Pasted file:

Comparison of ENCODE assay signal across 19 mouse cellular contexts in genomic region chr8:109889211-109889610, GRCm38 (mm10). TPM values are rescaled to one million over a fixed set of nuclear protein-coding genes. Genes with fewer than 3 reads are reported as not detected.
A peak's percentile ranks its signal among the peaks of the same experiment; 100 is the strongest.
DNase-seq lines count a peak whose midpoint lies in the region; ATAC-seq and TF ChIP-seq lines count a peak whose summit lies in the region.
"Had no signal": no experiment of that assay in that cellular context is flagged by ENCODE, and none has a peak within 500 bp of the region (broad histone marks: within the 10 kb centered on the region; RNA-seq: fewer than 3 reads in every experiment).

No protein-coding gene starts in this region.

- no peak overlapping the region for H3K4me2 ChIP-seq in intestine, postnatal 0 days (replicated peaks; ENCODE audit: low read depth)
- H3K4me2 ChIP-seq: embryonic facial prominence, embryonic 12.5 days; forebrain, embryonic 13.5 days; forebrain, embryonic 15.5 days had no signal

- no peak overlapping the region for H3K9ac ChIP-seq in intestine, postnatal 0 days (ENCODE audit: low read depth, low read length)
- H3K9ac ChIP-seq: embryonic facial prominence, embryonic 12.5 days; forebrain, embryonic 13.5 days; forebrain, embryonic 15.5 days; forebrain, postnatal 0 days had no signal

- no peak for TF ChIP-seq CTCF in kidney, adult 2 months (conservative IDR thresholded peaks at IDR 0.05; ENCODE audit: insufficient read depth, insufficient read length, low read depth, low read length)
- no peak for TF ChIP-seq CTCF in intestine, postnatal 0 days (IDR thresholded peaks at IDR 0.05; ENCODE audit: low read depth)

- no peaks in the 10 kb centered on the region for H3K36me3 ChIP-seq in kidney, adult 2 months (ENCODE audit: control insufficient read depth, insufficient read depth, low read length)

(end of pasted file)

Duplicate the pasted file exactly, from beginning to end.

Comparison of ENCODE assay signal across 19 mouse cellular contexts in genomic region chr8:109889211-109889610, GRCm38 (mm10). TPM values are rescaled to one million over a fixed set of nuclear protein-coding genes. Genes with fewer than 3 reads are reported as not detected.
A peak's percentile ranks its signal among the peaks of the same experiment; 100 is the strongest.
DNase-seq lines count a peak whose midpoint lies in the region; ATAC-seq and TF ChIP-seq lines count a peak whose summit lies in the region.
"Had no signal": no experiment of that assay in that cellular context is flagged by ENCODE, and none has a peak within 500 bp of the region (broad histone marks: within the 10 kb centered on the region; RNA-seq: fewer than 3 reads in every experiment).

No protein-coding gene starts in this region.

- no peak overlapping the region for H3K4me2 ChIP-seq in intestine, postnatal 0 days (replicated peaks; ENCODE audit: low read depth)
- H3K4me2 ChIP-seq: embryonic facial prominence, embryonic 12.5 days; forebrain, embryonic 13.5 days; forebrain, embryonic 15.5 days had no signal

- no peak overlapping the region for H3K9ac ChIP-seq in intestine, postnatal 0 days (ENCODE audit: low read depth, low read length)
- H3K9ac ChIP-seq: embryonic facial prominence, embryonic 12.5 days; forebrain, embryonic 13.5 days; forebrain, embryonic 15.5 days; forebrain, postnatal 0 days had no signal

- no peak for TF ChIP-seq CTCF in kidney, adult 2 months (conservative IDR thresholded peaks at IDR 0.05; ENCODE audit: insufficient read depth, insufficient read length, low read depth, low read length)
- no peak for TF ChIP-seq CTCF in intestine, postnatal 0 days (IDR thresholded peaks at IDR 0.05; ENCODE audit: low read depth)

- no peaks in the 10 kb centered on the region for H3K36me3 ChIP-seq in kidney, adult 2 months (ENCODE audit: control insufficient read depth, insufficient read depth, low read length)